WP_Error Object
    [errors] => Array
            [invalid_taxonomy] => Array
                    [0] => Invalid taxonomy.


    [error_data] => Array

    [additional_data:protected] => Array



Fungi grow just about everywhere and yet we are usually ignorant of their presence until they produce mushrooms in our lawns or mold on the food in our fridge. Although they are common components of ecosystems (and, disconcertingly, our fridges!), and essential for nutrient recycling, we actually know very little about them.

You can see many species of wild mushrooms and fungal hyphae in the Manitoba Museum’s spectacular “Decomposer Diorama”. © Manitoba Museum

What are fungi?
A long time ago, fungi were considered plants because they don’t move like animals do. But fungi are actually a completely unique group of organisms. Unlike plants, they cannot produce sugar via photosynthesis. They also have cell walls made of chitin not cellulose, like plants do. Chitin is actually the same material found in insect exoskeletons. Thus, fungi are actually more closely related to animals than plants. However, unlike animals, they obtain nutrition by absorbing, not ingesting, food. Animals put food into their bodies but fungi put their bodies into food!

An image of a puffball fungus in a grassland habitat

Giant Western Puffball (Calvatia booniana) is a common fungus that erupts from nutrient-rich grasslands before cracking open and releasing billions of spores. © Manitoba Museum

Where fungi are found?

Fungi spend most of their lives being inconspicuous, but in reality, they are all around you. Many people know that fungal “roots” called hyphae, occur in the soil, but they are also found in places you might not expect. Fungi can be found in both fresh and saltwater environments. They also live on the outsides and insides of both plants and animals. Scientists have found at least several hundred fungal species living inside human guts, where they help us digest our food. As well, microscopic fungal spores float in the air all around us. Scientists estimate that there are 1,000 to 10,000 fungal spores in every cubic meter of air. Some fungi (e.g. lichens) have even found a way to live inside rocks!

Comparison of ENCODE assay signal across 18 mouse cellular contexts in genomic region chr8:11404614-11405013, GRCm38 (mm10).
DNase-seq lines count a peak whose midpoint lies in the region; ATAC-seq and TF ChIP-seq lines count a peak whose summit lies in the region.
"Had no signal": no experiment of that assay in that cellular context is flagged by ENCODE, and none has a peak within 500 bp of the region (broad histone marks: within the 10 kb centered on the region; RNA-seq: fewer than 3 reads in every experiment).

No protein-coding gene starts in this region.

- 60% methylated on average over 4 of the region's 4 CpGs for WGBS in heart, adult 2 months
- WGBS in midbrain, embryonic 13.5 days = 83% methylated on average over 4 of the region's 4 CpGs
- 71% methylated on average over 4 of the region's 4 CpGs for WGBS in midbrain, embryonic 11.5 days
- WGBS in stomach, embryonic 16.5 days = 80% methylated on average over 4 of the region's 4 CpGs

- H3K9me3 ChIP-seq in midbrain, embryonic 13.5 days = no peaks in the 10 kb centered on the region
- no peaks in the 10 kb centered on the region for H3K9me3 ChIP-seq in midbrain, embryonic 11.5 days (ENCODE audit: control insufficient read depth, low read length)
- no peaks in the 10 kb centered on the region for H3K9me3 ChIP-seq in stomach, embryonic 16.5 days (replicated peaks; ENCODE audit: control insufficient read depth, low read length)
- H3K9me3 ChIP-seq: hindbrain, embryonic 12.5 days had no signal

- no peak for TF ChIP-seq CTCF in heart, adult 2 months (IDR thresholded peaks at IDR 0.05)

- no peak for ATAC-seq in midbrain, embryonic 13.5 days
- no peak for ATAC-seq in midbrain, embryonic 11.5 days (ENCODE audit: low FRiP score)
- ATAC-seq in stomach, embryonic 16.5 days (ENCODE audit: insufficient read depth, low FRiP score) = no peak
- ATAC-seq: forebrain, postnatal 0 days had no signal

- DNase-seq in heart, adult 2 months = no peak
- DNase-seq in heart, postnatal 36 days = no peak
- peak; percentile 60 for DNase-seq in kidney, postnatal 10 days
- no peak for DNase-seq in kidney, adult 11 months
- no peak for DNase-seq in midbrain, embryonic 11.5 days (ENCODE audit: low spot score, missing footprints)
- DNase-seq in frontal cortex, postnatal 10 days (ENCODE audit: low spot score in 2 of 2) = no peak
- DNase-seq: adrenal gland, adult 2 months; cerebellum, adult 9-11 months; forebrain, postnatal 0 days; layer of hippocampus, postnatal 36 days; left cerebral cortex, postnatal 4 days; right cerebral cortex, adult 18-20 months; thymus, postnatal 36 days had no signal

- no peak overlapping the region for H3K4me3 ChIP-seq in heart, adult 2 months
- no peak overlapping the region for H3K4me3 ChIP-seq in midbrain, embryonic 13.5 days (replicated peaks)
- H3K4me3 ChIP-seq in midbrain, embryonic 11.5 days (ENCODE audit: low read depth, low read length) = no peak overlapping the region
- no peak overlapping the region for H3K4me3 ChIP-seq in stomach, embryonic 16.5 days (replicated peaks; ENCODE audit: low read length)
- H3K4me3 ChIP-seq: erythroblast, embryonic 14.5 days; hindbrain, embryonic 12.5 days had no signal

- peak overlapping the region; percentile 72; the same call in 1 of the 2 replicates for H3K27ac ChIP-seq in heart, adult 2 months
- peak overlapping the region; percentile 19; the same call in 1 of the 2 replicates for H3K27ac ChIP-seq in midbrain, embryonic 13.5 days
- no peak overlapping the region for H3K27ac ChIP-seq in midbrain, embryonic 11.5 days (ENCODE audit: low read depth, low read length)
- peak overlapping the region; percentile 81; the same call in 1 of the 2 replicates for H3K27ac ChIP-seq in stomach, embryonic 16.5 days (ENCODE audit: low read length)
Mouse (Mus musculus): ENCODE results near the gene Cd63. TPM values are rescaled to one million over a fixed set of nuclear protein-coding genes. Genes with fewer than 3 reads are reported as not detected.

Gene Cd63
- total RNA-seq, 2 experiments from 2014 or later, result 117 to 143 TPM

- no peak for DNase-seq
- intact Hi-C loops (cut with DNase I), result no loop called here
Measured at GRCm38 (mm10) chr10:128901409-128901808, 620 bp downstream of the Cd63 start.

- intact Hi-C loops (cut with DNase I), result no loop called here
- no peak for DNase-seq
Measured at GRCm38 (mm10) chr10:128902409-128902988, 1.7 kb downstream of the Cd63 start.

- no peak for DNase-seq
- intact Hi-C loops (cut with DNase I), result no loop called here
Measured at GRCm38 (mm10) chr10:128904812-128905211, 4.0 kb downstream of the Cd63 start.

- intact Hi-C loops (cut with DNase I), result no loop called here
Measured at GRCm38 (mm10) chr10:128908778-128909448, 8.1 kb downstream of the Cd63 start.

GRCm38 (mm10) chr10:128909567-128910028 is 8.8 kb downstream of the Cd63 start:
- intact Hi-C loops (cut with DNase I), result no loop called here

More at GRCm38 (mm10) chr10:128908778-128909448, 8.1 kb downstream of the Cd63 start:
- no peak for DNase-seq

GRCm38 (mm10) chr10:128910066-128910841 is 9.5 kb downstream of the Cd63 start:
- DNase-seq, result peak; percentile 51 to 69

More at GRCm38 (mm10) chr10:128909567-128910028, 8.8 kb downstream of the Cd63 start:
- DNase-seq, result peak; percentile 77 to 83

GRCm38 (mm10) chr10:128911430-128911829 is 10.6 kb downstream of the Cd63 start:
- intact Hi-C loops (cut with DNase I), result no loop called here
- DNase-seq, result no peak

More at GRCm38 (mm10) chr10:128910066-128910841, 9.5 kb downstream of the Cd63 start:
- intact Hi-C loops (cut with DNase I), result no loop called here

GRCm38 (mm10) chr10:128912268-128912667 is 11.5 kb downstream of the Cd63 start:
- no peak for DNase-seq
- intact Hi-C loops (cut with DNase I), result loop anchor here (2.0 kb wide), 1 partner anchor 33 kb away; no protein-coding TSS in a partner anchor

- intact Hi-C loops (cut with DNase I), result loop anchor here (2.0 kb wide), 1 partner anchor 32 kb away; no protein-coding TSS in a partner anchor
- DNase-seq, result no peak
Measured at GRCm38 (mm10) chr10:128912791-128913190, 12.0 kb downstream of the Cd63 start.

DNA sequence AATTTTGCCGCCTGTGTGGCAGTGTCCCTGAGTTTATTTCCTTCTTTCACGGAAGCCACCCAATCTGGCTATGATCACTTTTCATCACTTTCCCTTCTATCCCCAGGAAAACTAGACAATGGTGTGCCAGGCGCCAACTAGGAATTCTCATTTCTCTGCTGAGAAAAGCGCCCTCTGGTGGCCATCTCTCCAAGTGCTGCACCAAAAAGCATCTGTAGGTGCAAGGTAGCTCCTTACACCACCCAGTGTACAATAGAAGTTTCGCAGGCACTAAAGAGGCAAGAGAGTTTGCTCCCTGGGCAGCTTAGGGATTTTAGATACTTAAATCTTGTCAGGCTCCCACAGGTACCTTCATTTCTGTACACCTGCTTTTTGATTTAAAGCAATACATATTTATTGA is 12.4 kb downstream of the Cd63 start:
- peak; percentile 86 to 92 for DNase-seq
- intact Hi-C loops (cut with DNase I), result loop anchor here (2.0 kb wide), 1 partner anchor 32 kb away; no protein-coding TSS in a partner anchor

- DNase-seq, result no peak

The Museum’s Curator of Botany makes spore prints of fungus she collects to help with identification. From left to right, top to bottom Cortinarius sp. MY-238, Amanita sp. MY-457, Amanita porphyria? MY-233, Cortinarius sp. MY 456 © Manitoba Museum

What do fungi eat?

Most fungi are saprophytes, which means they digest dead plants and animals. By doing so, they release the nutrients back into the ecosystem for other plants and animals to use. They are part of nature’s recycling crew. However, some fungi also poison or trap microbes like nematodes (tiny worms) to get protein, so they are at least partly carnivorous.

Oyster mushrooms (Pleurotus ostreatus) will poison and eat nematodes (tiny worms) when they run out of wood to eat. © Manitoba Museum

Many fungi are parasitic on living organisms. If you’ve ever had athlete’s foot or ringworm, you’ve been parasitized by a fungus! Fungal diseases can devastate plant, animal and human communities. The Irish Potato famine was caused by the introduction of a fungal potato disease from South America into Ireland. Right now, many of Canada’s bats are dying of White Nose Syndrome caused by the fungus Pseudogymnoascus destructans.